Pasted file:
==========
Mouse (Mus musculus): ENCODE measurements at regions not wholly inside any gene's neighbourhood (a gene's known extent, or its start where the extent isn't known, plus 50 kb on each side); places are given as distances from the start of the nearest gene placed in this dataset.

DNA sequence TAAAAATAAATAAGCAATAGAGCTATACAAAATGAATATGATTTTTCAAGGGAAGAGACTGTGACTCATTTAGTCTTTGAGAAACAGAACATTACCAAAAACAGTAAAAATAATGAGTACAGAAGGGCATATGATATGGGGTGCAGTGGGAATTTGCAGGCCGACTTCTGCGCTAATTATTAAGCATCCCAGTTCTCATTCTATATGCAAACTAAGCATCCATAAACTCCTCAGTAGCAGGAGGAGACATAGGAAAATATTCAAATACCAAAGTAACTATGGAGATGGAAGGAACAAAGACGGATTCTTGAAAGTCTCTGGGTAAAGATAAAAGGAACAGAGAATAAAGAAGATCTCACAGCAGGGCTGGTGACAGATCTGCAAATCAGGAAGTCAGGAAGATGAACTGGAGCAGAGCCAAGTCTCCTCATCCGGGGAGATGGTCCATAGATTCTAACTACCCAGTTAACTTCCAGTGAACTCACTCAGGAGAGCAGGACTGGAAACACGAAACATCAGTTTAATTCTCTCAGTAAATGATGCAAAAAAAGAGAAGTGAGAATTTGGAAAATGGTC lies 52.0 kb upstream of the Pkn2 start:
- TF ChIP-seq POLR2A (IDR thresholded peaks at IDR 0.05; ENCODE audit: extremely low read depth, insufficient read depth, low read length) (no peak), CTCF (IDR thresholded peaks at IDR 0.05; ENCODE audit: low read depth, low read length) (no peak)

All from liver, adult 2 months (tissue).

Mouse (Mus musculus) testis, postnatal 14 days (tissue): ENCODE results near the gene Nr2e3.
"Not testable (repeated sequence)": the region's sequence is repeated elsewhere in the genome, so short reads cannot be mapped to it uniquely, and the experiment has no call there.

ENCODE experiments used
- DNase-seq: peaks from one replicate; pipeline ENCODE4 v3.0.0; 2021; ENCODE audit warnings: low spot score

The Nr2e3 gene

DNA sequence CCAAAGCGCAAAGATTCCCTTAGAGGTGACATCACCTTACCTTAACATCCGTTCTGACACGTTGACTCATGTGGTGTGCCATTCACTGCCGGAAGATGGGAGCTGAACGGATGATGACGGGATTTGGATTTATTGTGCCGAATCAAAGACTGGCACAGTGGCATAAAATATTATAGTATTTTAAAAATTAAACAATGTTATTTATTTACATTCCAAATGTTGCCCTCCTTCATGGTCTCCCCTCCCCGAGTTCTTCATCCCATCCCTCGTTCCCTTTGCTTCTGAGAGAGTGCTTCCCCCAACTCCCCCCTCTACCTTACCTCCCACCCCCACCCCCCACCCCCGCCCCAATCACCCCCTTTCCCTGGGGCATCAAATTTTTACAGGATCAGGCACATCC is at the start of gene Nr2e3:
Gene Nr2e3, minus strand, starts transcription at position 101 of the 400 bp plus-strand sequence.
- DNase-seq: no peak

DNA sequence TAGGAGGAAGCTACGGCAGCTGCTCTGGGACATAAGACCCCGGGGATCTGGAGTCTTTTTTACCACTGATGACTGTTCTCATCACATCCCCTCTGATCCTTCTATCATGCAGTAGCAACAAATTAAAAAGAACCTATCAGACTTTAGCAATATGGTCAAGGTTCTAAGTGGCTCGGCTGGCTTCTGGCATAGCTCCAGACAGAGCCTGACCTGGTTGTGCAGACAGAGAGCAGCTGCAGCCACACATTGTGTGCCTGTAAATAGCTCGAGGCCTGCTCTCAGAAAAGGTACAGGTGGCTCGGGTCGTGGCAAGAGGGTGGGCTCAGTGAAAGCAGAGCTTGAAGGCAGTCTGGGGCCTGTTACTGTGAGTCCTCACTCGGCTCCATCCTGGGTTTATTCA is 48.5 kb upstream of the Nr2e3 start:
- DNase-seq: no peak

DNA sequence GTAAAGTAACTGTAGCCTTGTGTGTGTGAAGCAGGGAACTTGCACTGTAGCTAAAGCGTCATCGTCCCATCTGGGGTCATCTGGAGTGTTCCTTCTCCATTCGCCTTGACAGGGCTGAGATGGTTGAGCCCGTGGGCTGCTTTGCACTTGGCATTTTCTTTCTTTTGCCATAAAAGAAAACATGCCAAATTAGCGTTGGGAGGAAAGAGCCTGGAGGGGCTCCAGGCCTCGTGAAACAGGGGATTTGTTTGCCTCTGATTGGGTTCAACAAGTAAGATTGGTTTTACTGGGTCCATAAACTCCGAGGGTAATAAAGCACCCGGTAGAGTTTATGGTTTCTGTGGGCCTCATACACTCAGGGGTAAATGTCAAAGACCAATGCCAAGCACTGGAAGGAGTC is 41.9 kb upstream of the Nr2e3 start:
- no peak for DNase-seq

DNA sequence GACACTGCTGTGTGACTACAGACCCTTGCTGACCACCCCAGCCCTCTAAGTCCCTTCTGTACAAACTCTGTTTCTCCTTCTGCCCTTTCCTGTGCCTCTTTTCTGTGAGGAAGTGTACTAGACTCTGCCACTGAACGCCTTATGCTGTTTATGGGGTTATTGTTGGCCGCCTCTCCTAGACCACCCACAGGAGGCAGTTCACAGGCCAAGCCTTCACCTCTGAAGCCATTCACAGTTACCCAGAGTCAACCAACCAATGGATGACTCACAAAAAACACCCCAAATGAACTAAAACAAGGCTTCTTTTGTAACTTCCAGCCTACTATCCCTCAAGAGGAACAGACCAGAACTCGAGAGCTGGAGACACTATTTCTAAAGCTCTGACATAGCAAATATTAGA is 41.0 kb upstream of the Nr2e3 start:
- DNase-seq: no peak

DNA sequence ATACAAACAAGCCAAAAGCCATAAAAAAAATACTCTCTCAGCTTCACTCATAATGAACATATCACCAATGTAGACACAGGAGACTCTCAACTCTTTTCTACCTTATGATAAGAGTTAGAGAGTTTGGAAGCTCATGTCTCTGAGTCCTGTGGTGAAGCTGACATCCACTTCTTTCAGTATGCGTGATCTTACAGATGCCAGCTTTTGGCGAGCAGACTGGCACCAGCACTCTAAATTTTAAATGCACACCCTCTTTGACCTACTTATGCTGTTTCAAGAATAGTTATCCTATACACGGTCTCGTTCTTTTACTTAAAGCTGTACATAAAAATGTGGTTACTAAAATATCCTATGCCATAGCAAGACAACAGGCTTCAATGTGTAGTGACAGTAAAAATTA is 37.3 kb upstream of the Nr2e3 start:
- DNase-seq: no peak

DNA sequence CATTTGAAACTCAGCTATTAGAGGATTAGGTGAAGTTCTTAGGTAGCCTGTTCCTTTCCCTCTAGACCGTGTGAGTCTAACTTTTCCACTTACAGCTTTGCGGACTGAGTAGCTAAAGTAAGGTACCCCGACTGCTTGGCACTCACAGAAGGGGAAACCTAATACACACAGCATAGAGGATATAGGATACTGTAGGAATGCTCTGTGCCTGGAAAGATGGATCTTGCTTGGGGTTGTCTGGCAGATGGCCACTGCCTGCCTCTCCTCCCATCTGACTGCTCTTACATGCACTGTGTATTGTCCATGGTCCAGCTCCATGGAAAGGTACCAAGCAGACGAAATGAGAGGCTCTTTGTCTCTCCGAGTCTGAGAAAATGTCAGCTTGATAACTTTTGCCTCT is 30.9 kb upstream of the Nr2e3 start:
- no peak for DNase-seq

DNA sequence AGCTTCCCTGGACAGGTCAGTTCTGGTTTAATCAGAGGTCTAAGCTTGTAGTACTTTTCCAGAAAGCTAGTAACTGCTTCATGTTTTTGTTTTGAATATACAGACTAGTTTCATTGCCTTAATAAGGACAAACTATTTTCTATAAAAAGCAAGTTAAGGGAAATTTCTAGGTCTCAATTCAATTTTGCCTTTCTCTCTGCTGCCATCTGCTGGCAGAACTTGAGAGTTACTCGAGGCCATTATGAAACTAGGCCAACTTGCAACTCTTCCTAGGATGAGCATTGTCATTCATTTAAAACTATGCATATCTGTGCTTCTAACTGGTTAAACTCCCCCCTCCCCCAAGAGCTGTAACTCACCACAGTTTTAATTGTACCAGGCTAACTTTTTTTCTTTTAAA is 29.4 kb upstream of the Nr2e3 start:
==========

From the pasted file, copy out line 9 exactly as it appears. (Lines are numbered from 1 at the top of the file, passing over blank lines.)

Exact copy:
The Nr2e3 gene